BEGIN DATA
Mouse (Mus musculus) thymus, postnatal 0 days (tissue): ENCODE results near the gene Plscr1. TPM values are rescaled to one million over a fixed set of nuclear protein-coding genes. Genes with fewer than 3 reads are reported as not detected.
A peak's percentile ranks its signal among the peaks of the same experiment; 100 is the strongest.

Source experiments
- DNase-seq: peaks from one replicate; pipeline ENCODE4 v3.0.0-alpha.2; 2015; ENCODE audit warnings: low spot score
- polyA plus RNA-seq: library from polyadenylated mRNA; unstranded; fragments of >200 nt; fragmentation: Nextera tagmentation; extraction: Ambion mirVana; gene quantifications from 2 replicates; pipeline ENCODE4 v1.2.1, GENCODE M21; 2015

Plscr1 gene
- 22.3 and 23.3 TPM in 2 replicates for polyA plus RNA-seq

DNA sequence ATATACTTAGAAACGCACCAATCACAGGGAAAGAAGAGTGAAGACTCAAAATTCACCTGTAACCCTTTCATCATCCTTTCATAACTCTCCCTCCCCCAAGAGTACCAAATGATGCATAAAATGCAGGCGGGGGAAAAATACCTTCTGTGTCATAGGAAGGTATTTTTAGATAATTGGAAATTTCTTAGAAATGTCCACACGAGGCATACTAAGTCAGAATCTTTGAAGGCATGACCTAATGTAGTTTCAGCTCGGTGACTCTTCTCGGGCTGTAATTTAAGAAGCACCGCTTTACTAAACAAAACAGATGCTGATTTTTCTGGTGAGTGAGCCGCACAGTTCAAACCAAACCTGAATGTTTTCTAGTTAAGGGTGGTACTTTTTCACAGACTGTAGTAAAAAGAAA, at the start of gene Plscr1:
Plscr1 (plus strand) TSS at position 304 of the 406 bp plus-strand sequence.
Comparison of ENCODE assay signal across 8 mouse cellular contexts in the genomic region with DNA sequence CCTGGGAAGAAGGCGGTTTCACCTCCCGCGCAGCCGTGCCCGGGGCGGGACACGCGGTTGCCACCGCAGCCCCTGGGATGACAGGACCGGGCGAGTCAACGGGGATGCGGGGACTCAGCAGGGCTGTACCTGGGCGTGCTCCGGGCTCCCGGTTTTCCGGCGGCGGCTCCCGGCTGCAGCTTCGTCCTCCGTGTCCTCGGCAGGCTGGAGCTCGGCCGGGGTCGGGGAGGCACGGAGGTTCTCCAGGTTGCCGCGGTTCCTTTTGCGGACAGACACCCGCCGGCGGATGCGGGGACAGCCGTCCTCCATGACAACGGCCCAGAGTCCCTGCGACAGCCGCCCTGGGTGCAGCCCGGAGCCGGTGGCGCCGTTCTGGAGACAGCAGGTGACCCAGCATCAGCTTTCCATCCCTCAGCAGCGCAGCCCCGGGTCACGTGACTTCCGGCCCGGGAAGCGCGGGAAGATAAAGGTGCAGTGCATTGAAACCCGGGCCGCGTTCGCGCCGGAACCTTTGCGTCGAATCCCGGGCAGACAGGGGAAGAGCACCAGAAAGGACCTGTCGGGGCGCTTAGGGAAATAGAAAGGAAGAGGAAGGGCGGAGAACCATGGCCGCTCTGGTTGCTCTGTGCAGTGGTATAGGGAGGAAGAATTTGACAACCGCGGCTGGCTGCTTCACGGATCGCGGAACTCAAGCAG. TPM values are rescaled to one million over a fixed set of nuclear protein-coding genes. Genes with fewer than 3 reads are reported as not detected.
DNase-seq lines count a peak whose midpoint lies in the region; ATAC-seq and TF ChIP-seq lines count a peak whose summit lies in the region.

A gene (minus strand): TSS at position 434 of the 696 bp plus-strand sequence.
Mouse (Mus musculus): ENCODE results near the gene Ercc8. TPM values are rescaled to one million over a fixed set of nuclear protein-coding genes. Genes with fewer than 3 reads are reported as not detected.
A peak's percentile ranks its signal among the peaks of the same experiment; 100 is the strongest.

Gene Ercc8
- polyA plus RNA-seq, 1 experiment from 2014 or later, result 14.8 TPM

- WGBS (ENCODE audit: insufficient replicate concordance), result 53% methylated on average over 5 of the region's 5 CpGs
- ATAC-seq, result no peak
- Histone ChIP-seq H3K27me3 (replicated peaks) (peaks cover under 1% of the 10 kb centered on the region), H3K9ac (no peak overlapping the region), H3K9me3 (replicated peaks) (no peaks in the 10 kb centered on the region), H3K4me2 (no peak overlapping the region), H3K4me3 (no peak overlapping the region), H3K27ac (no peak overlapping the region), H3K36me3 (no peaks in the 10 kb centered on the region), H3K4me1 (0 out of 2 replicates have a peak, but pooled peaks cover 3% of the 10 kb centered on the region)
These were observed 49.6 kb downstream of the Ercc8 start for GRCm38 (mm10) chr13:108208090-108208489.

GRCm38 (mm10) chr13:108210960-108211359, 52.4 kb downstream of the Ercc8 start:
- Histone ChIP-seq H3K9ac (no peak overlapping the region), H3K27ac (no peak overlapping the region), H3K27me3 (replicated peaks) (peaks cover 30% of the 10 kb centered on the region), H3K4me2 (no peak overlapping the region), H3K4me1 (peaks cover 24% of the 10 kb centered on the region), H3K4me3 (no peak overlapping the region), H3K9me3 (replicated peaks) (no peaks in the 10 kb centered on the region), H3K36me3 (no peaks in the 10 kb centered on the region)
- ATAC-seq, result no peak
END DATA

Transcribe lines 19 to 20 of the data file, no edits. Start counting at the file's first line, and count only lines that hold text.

- Histone ChIP-seq H3K27me3 (replicated peaks) (peaks cover under 1% of the 10 kb centered on the region), H3K9ac (no peak overlapping the region), H3K9me3 (replicated peaks) (no peaks in the 10 kb centered on the region), H3K4me2 (no peak overlapping the region), H3K4me3 (no peak overlapping the region), H3K27ac (no peak overlapping the region), H3K36me3 (no peaks in the 10 kb centered on the region), H3K4me1 (0 out of 2 replicates have a peak, but pooled peaks cover 3% of the 10 kb centered on the region)
These were observed 49.6 kb downstream of the Ercc8 start for GRCm38 (mm10) chr13:108208090-108208489.